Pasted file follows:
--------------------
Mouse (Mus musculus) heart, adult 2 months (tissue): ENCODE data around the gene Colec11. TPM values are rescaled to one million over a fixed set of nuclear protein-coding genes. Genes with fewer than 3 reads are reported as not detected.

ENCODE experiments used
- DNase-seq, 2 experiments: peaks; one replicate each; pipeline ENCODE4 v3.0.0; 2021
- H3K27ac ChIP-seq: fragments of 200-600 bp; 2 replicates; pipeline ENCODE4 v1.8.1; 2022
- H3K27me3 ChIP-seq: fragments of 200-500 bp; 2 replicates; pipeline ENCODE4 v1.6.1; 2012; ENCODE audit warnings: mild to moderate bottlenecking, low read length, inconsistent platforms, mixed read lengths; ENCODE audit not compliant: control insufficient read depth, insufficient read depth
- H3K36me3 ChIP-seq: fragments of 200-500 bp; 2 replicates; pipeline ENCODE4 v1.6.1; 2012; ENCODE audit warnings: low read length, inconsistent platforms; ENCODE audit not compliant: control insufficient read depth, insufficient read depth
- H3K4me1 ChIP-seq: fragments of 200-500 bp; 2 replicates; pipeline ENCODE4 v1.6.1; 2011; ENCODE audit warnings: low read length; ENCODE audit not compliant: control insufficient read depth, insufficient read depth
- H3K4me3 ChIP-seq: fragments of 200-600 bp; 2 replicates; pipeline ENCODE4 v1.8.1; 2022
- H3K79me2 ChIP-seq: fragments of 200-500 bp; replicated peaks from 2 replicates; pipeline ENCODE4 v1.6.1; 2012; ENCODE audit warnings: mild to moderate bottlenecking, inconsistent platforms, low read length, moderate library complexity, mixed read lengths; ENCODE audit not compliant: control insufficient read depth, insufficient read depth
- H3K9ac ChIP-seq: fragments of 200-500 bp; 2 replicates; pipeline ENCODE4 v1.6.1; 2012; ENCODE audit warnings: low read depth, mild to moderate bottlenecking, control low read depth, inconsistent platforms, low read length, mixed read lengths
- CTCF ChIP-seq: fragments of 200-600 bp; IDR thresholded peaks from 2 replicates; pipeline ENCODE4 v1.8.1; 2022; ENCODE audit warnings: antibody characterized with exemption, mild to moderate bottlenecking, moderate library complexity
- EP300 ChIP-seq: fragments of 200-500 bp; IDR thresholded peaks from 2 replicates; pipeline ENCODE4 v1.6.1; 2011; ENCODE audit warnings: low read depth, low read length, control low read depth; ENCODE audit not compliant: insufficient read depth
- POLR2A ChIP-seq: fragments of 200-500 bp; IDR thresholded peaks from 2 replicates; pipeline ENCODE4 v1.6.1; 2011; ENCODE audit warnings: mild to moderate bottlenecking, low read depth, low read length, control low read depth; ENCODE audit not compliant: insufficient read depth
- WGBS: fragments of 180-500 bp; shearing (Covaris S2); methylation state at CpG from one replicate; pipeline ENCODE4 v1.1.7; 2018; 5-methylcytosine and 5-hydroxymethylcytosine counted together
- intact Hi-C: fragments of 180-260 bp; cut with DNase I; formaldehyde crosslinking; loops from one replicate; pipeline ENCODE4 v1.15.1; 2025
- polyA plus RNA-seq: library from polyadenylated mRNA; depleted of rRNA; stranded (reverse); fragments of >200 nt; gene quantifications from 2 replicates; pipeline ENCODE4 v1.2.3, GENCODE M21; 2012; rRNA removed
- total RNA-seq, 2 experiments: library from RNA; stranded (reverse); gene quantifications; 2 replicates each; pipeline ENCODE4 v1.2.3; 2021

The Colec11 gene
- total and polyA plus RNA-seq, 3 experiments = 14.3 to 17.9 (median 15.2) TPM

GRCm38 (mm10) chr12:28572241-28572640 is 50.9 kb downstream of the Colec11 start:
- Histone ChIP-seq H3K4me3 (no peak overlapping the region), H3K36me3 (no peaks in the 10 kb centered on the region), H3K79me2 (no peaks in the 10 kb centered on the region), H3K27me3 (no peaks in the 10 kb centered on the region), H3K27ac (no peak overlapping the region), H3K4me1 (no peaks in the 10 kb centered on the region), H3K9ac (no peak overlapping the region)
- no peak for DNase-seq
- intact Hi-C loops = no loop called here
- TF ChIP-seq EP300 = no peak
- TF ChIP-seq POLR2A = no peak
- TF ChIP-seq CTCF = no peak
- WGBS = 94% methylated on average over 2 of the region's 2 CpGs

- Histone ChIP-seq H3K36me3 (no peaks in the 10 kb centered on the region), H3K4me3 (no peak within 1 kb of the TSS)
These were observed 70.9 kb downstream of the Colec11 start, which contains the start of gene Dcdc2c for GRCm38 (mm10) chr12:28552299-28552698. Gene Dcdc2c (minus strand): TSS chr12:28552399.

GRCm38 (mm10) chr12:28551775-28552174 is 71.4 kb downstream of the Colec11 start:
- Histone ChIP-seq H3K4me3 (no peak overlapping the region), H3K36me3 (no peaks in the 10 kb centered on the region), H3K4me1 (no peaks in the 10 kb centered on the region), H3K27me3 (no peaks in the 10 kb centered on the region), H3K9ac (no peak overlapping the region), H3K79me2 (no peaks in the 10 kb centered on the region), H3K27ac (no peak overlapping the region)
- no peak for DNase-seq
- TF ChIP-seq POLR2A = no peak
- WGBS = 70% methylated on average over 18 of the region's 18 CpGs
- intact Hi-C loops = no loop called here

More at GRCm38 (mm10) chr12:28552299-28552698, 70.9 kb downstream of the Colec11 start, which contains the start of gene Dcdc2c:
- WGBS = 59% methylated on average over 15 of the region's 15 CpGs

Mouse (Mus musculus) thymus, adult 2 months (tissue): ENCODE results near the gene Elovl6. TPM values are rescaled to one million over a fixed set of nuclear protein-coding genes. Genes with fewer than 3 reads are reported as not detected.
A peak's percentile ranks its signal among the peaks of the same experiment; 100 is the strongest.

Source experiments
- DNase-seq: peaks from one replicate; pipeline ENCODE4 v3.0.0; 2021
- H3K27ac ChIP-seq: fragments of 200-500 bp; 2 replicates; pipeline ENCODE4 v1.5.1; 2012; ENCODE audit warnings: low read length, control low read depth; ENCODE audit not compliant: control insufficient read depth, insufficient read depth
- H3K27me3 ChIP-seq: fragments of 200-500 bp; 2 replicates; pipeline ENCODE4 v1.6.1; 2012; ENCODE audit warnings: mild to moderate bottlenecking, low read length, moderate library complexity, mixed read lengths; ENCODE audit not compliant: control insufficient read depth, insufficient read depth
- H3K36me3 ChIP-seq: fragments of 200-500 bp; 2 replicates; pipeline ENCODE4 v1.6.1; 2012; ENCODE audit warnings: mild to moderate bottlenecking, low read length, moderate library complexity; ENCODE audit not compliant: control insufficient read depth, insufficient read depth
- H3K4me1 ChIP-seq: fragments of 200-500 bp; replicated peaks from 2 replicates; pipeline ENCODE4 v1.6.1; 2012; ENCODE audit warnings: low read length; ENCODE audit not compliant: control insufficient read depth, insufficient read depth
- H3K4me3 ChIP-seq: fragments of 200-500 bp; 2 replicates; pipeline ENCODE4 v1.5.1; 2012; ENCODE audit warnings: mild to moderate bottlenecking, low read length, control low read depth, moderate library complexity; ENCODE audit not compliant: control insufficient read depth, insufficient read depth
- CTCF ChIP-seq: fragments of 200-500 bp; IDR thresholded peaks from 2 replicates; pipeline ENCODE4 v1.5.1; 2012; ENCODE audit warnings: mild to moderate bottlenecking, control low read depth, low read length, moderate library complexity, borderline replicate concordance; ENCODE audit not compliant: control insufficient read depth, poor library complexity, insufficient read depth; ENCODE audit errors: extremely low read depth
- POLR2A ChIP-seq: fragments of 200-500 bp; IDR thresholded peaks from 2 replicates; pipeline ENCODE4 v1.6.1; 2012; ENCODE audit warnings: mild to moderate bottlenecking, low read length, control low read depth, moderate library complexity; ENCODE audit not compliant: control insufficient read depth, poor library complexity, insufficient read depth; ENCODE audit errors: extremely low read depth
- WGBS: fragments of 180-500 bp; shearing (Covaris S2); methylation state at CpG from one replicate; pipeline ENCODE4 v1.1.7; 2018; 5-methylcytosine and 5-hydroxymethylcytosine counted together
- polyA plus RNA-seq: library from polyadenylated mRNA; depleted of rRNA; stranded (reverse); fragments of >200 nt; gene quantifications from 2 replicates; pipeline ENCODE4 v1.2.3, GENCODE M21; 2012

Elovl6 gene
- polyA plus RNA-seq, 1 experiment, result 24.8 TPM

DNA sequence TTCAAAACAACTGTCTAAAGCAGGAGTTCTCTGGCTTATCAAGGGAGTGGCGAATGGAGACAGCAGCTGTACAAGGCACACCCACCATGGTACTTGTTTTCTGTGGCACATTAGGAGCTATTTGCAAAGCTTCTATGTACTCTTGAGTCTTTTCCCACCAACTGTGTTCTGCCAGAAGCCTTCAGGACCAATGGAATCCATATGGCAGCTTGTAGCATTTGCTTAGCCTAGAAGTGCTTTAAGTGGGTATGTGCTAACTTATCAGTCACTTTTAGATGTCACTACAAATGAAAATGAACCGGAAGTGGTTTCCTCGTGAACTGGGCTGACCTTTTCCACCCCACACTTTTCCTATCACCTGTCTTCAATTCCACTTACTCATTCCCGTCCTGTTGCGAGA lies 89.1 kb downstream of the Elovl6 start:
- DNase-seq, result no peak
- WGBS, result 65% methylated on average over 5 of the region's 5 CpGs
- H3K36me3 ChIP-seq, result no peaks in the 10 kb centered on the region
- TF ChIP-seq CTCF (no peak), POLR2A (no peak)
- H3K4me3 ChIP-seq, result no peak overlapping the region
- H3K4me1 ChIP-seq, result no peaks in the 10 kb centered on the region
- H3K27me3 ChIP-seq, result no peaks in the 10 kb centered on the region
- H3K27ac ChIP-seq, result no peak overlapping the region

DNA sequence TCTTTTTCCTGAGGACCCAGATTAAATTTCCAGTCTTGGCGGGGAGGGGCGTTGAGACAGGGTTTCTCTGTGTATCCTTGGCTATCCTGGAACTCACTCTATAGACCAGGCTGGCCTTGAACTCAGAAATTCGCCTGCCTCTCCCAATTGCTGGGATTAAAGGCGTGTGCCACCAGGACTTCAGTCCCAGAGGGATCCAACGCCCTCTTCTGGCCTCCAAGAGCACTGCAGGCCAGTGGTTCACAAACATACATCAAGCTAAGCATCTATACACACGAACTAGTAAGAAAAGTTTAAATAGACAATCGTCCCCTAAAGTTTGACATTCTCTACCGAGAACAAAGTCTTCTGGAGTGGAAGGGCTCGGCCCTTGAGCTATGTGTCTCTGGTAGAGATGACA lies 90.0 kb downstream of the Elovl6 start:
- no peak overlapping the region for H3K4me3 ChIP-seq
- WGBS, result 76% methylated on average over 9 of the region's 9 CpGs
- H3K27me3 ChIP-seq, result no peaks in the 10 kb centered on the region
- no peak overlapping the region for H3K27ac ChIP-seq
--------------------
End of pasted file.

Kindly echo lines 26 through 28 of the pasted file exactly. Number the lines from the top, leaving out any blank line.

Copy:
- TF ChIP-seq CTCF = no peak
- WGBS = 94% methylated on average over 2 of the region's 2 CpGs

- Histone ChIP-seq H3K36me3 (no peaks in the 10 kb centered on the region), H3K4me3 (no peak within 1 kb of the TSS)